Ten thousand words swarm around my head, Ten million more in books written beneath my bed, I wrote or read them all when searchin’ in the swarms, Still can’t find out how to hold my hands....
The couch rustled as he shifted all his weight onto his one good leg. The mounted deer heads on the wall stared down with permanent fascination through glossy eyes. He reached his hand out and brushes the fingertips lightly up and down his arm.
"What are you thinking," he asks with eyes so dark it's unclear where the pupil ends and the retina starts.
"Nothing" I reply, which is only half-truth. I'd spent the week traveling back and forth multiple times across a three hundred mile stretch. I'd spent my nights taking care of others, and hadn't had a minute to myself in days. And to top it all off I had a conversation with a loved one that left me feeling like I had been slapped across the face. Mix it all together and I was restless and unsure, stuck in a permanent state of anxiety.
But he was fascinated by the adventuresome, brave, non-complicated me. Not the preoccupied one. In an effort to let the weeks worries drain away, I tried to focus on the T.V. I filled my glass with yet another drink, and swirled the ice. I even rearranged my legs on the couch to try and get comfortable, but nothing did the trick.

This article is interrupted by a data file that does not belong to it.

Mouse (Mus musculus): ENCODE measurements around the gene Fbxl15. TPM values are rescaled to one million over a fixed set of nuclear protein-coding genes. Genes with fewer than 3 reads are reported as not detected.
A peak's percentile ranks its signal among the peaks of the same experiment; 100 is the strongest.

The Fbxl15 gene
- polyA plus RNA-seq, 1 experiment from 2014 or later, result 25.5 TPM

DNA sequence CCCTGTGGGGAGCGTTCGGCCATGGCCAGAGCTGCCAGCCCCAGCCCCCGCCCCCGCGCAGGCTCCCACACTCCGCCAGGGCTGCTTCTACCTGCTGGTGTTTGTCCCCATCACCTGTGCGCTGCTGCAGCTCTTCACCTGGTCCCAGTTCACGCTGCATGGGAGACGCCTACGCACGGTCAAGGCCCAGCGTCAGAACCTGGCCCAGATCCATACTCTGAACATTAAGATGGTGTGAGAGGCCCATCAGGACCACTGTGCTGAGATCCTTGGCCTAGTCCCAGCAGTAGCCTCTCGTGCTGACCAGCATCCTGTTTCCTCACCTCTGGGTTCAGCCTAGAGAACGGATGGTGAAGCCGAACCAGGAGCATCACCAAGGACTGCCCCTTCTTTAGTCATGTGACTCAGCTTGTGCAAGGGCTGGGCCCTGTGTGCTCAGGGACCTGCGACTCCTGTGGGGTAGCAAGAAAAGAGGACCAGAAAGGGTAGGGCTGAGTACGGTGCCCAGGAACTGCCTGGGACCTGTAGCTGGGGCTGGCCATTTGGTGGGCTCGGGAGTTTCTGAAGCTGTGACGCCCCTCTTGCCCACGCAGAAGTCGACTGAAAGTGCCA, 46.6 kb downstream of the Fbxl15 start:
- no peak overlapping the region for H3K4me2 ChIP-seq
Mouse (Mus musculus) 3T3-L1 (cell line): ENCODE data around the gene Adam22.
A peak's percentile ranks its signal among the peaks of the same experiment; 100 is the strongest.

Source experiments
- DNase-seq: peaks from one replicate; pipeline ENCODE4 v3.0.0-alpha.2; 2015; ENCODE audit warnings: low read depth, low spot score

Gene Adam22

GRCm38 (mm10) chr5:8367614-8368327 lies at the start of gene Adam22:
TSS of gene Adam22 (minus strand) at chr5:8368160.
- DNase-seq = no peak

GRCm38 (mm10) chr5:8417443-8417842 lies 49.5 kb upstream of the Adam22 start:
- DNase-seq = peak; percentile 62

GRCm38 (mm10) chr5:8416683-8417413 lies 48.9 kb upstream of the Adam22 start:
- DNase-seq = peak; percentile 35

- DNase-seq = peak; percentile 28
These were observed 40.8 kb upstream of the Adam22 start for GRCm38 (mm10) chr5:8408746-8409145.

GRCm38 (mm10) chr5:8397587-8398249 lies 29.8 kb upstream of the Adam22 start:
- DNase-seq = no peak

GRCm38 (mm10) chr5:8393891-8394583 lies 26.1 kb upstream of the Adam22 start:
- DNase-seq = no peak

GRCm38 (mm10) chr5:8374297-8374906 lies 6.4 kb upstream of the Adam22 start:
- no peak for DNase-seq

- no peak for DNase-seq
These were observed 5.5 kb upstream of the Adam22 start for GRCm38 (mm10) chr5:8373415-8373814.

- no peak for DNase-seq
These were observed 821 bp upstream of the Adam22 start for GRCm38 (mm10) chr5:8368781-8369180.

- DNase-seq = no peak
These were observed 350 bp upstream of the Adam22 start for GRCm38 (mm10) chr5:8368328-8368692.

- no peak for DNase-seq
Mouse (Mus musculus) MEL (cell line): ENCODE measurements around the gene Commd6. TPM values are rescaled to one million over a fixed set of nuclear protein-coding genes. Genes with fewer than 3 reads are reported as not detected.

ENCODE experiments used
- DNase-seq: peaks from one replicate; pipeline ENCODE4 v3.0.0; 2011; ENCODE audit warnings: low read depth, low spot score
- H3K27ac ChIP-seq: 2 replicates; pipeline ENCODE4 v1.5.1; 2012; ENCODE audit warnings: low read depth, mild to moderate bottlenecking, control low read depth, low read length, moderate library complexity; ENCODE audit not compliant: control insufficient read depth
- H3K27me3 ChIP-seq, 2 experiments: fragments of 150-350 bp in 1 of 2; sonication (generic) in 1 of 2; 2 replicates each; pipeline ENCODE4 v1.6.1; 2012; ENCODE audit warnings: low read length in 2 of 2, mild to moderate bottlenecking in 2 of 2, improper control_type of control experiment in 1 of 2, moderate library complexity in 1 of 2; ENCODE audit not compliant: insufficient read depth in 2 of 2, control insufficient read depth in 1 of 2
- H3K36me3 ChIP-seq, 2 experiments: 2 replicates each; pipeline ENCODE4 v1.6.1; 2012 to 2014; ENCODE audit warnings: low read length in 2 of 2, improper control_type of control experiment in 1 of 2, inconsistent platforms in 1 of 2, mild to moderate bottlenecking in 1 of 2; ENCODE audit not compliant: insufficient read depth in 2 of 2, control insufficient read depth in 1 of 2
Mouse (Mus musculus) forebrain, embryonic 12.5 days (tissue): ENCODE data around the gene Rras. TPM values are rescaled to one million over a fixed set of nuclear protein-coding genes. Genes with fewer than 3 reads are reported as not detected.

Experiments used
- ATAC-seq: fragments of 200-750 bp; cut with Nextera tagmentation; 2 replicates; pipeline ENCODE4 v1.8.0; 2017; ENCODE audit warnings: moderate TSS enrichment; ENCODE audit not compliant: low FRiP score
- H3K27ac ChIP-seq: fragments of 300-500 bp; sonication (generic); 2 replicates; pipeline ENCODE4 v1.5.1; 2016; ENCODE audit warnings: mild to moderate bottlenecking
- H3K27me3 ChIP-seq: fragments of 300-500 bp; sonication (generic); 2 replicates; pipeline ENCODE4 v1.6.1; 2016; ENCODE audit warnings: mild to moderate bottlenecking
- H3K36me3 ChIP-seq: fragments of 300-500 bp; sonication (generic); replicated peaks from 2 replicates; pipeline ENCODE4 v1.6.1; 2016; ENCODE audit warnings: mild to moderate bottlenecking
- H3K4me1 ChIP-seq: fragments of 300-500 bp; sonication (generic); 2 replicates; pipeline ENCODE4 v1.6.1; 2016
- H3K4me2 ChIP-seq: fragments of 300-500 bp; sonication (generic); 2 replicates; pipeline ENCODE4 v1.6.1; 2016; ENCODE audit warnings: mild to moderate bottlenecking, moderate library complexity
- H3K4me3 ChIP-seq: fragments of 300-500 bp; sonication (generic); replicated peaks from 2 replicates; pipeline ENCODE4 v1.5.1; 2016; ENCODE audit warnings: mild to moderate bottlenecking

He sensed the restlessness, stared at me, then stood up and said, "let's go for a drive, now"
As I hike myself up into the passenger seat of his truck my mind immediately calms itself. He turns on his brights and rolls out of the drive. The soothing noise of gravel crunching under tires reaches out to console me. The miles roll by without even leaving the ranch. The lights catch on the desert sage and lavender, the cacti and even an occasional mesquite tree.
I roll down the window to remind myself what a temperature less than 100 degrees feels like, and let the wind blow away the last of the nerves. I pulled my barefoot onto the dash and stretched my toes towards the windshield, leaving ten little circles on the inside of the glass.
His eyes stray from the dusty deserted road, scan the length of my legs and land on my feet. The ones that are desecrating his truck.
'I'll have to detail the inside of this truck tomorrow' he says, as he rolls his eyes, mentally adding it to his to-do list. I laugh, knowing how much status in Texas comes from a big truck. Especially in his line of work.
He smiles, pleased with the rise he has gotten out of me. And we continue down the road, his dark black eyes gleaming in the cast-off light from the headlights.
...And after we are through ten years, of making it to be the most of glorious debuts, I’ll come back home without my things
‘Cause the clothes I wore out there I will not wear ’round you, And they’ll be quick to point out our shortcomings
And how the experts all have had their doubts